Imagine being forced into exile on a mountain top with no food, water, or supplies. This was the reality for an Iraqi religious group called the Yazidis. After being attacked by ISIS, they thought they were quite possibly facing a genocidal situation. Until one day, out of nowhere, a Kurdish militia group from northern Syria came to their rescue. Hundreds of female freedom fighters helped the Yazidis to safety.
After this heroic endeavor many people wondered, who these women are. As it turns out, they are affiliated with Syria's Kurdish Worker's Party, the PKK, and they live mainly in a Syrian enclave known as Rojava. They work towards socialism, democracy, and women's liberation, even amid the devastating war all around them.
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The PKK was founded in 1970 as a Marxist-centered group, and began a guerrilla war with Turkey in order to make Socialism a priority within the country. Because of these attacks on Turkey, the PKK has been named as a terrorist organization, and the association remains even today. However, the group has come a long way since then, focusing now on creating a self-governed society, socialist economics, and most radically, a high-level role for women in leadership. Their success is evident in the fact that 40% of women hold a leadership position at every level.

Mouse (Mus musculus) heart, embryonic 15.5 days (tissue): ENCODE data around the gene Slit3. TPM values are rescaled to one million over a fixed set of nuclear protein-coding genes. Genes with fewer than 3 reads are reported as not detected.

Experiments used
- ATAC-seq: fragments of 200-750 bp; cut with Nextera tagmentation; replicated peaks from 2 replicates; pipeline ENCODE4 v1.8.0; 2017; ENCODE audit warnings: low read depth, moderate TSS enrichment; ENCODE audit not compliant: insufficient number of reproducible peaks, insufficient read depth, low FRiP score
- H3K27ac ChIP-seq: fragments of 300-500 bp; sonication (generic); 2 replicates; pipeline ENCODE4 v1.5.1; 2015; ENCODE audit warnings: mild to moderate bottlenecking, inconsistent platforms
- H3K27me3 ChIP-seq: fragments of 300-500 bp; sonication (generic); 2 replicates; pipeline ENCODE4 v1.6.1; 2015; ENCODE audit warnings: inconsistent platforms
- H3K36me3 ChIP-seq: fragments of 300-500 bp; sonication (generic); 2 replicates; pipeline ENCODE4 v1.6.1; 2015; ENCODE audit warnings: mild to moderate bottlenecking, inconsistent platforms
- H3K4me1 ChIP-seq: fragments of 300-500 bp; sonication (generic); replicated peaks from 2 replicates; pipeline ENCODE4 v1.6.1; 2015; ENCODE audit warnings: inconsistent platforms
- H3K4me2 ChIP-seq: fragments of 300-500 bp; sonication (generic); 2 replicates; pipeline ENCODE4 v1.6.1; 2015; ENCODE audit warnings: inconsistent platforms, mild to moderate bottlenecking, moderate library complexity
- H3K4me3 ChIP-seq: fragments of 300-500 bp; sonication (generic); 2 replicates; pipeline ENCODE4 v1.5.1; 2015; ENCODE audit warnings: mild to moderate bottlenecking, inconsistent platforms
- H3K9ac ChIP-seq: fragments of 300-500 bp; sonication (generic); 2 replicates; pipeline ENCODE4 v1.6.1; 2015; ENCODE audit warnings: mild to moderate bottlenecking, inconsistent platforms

Essentially, the PKK is heading a feminist revolution in one of the most dangerous places on earth, and they've actually been successful. The only issue is that they are still considered a terrorist organization, and therefore are not able to receive any kind of aid or funding. It's disheartening, especially considering they are actually making huge strides towards equality and social change, and helping to turn Syria away from the persecution and terrorism of war.
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Read more about the PKK:
The Independent: War against Isis: PKK commander tasked with the defence of Syrian Kurds claims 'we will save Kobani'
The Economist: How to Deal With Syria's Kurds